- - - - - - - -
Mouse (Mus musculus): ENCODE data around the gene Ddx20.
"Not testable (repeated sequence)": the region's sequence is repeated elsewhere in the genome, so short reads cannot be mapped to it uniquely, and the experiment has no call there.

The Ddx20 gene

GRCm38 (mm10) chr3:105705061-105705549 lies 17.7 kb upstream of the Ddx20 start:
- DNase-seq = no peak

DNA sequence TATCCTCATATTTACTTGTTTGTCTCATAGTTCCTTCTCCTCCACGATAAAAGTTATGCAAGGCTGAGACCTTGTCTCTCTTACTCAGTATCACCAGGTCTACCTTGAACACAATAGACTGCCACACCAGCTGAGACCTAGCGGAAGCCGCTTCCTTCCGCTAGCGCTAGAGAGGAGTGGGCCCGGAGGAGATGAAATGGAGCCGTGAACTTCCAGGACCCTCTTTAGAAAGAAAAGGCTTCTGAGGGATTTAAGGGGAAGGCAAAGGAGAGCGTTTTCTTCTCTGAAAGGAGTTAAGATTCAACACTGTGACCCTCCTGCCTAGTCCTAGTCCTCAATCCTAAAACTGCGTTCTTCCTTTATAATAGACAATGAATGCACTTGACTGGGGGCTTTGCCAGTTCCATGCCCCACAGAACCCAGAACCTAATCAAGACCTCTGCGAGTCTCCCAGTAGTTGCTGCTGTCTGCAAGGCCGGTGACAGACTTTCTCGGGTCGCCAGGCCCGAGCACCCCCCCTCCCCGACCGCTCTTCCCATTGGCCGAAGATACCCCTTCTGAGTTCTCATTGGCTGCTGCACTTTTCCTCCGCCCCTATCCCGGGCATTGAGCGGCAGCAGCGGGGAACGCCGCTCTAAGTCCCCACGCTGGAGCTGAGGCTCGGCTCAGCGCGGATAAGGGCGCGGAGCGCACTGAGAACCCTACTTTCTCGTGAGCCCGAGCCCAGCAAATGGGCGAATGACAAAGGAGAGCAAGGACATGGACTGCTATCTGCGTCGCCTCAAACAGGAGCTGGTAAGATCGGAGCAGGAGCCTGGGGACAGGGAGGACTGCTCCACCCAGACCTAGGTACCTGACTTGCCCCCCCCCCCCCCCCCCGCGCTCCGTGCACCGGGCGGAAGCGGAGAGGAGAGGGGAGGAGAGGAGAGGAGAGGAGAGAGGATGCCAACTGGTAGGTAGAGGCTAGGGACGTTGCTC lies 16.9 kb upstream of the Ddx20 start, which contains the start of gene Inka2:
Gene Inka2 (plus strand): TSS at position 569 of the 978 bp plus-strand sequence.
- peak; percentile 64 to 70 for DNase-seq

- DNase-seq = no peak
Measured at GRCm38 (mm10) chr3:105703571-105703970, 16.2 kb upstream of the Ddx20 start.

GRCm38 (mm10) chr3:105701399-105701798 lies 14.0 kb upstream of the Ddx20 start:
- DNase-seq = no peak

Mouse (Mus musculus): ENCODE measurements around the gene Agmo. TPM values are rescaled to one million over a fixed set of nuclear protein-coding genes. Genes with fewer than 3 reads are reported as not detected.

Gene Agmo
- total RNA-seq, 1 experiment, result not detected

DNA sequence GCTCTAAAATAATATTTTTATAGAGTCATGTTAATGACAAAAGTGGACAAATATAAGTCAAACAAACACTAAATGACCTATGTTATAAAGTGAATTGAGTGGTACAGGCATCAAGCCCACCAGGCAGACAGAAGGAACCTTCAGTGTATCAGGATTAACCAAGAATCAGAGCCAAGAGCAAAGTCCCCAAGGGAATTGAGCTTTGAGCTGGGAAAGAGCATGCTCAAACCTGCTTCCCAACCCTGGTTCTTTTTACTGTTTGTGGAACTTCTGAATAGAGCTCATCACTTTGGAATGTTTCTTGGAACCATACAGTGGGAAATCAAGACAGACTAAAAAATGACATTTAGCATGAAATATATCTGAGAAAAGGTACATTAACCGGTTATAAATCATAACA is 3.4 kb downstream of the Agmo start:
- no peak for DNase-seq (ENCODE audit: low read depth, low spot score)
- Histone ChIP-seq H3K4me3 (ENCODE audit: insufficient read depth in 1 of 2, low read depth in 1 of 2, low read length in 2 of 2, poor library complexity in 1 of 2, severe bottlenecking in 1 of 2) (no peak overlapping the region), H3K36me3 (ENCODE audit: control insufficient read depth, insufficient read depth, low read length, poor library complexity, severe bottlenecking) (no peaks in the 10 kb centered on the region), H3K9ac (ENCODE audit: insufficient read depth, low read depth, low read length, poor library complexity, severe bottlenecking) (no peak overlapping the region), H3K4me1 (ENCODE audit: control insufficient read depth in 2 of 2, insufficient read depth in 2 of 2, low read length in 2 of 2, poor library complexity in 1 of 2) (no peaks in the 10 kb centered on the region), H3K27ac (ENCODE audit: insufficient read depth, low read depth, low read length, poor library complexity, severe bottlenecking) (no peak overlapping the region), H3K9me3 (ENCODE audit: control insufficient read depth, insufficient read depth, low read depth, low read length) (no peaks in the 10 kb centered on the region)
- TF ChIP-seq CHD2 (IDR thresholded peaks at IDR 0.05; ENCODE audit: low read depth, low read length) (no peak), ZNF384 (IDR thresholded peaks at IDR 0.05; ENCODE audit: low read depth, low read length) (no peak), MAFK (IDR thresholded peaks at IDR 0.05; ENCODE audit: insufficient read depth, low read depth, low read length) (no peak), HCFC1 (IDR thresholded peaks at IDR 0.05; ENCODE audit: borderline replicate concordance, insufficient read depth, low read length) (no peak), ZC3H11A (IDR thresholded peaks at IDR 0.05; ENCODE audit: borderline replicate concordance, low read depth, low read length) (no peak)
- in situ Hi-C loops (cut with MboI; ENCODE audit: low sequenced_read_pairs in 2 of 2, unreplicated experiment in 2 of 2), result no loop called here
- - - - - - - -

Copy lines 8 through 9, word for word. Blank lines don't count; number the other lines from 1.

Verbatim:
- peak; percentile 64 to 70 for DNase-seq

- DNase-seq = no peak